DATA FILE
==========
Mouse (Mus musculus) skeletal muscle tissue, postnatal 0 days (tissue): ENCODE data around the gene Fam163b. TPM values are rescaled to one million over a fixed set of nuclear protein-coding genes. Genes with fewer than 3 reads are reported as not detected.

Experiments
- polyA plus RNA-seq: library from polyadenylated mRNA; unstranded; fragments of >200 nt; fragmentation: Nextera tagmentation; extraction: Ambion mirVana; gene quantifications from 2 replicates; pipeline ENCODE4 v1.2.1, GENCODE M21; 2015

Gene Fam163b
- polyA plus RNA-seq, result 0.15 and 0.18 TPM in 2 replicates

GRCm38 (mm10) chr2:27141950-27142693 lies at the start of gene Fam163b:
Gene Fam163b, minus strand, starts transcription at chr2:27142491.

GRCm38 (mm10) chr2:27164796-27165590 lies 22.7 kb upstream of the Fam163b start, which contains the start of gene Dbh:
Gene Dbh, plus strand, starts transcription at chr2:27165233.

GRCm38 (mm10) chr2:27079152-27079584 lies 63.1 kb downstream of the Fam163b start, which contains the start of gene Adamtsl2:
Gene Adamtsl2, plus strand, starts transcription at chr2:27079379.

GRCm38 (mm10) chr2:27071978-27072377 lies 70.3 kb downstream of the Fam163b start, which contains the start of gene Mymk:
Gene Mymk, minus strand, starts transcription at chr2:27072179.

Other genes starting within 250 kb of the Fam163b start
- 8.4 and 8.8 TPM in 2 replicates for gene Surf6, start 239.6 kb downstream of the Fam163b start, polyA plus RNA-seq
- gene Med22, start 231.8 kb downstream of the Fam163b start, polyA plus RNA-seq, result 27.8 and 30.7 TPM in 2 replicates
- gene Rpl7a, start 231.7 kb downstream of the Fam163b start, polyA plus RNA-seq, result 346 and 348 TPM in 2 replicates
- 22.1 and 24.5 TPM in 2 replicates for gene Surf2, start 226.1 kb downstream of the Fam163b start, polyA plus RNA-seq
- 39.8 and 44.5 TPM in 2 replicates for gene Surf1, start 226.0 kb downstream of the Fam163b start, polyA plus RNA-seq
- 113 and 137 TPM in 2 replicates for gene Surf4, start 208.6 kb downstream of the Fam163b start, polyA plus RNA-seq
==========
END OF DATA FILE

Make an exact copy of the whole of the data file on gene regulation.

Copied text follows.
Mouse (Mus musculus) skeletal muscle tissue, postnatal 0 days (tissue): ENCODE data around the gene Fam163b. TPM values are rescaled to one million over a fixed set of nuclear protein-coding genes. Genes with fewer than 3 reads are reported as not detected.

Experiments
- polyA plus RNA-seq: library from polyadenylated mRNA; unstranded; fragments of >200 nt; fragmentation: Nextera tagmentation; extraction: Ambion mirVana; gene quantifications from 2 replicates; pipeline ENCODE4 v1.2.1, GENCODE M21; 2015

Gene Fam163b
- polyA plus RNA-seq, result 0.15 and 0.18 TPM in 2 replicates

GRCm38 (mm10) chr2:27141950-27142693 lies at the start of gene Fam163b:
Gene Fam163b, minus strand, starts transcription at chr2:27142491.

GRCm38 (mm10) chr2:27164796-27165590 lies 22.7 kb upstream of the Fam163b start, which contains the start of gene Dbh:
Gene Dbh, plus strand, starts transcription at chr2:27165233.

GRCm38 (mm10) chr2:27079152-27079584 lies 63.1 kb downstream of the Fam163b start, which contains the start of gene Adamtsl2:
Gene Adamtsl2, plus strand, starts transcription at chr2:27079379.

GRCm38 (mm10) chr2:27071978-27072377 lies 70.3 kb downstream of the Fam163b start, which contains the start of gene Mymk:
Gene Mymk, minus strand, starts transcription at chr2:27072179.

Other genes starting within 250 kb of the Fam163b start
- 8.4 and 8.8 TPM in 2 replicates for gene Surf6, start 239.6 kb downstream of the Fam163b start, polyA plus RNA-seq
- gene Med22, start 231.8 kb downstream of the Fam163b start, polyA plus RNA-seq, result 27.8 and 30.7 TPM in 2 replicates
- gene Rpl7a, start 231.7 kb downstream of the Fam163b start, polyA plus RNA-seq, result 346 and 348 TPM in 2 replicates
- 22.1 and 24.5 TPM in 2 replicates for gene Surf2, start 226.1 kb downstream of the Fam163b start, polyA plus RNA-seq
- 39.8 and 44.5 TPM in 2 replicates for gene Surf1, start 226.0 kb downstream of the Fam163b start, polyA plus RNA-seq
- 113 and 137 TPM in 2 replicates for gene Surf4, start 208.6 kb downstream of the Fam163b start, polyA plus RNA-seq